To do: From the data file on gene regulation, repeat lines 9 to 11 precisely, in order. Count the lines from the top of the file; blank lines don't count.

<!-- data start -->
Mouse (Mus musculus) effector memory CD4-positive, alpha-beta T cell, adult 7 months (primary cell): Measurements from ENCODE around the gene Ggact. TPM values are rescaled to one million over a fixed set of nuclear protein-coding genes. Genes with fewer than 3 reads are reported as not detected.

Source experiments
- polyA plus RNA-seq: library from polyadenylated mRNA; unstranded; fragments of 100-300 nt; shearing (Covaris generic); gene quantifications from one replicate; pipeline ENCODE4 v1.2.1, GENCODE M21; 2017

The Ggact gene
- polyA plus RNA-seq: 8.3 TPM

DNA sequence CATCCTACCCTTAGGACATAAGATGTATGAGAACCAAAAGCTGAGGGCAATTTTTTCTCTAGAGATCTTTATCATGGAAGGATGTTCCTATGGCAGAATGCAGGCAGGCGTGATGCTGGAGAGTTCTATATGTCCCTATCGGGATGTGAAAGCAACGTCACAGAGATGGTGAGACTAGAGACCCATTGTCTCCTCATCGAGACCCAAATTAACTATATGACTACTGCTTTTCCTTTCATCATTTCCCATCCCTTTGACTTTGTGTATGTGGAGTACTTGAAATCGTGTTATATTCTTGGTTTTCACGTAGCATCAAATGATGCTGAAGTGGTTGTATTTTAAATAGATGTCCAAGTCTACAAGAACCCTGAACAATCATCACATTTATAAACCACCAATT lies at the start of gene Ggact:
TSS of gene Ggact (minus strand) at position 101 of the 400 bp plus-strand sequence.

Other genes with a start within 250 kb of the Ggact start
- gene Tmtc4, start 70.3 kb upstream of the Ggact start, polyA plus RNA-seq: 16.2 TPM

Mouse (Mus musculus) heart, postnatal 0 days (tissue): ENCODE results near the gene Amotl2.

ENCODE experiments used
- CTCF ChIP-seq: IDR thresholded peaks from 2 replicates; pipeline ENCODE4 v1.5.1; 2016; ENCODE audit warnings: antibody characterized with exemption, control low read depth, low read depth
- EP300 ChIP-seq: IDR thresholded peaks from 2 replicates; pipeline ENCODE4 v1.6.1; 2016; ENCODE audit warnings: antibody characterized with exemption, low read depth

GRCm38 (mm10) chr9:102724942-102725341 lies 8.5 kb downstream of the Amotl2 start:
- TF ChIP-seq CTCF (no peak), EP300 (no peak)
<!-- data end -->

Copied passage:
- gene Tmtc4, start 70.3 kb upstream of the Ggact start, polyA plus RNA-seq: 16.2 TPM

Mouse (Mus musculus) heart, postnatal 0 days (tissue): ENCODE results near the gene Amotl2.

ENCODE experiments used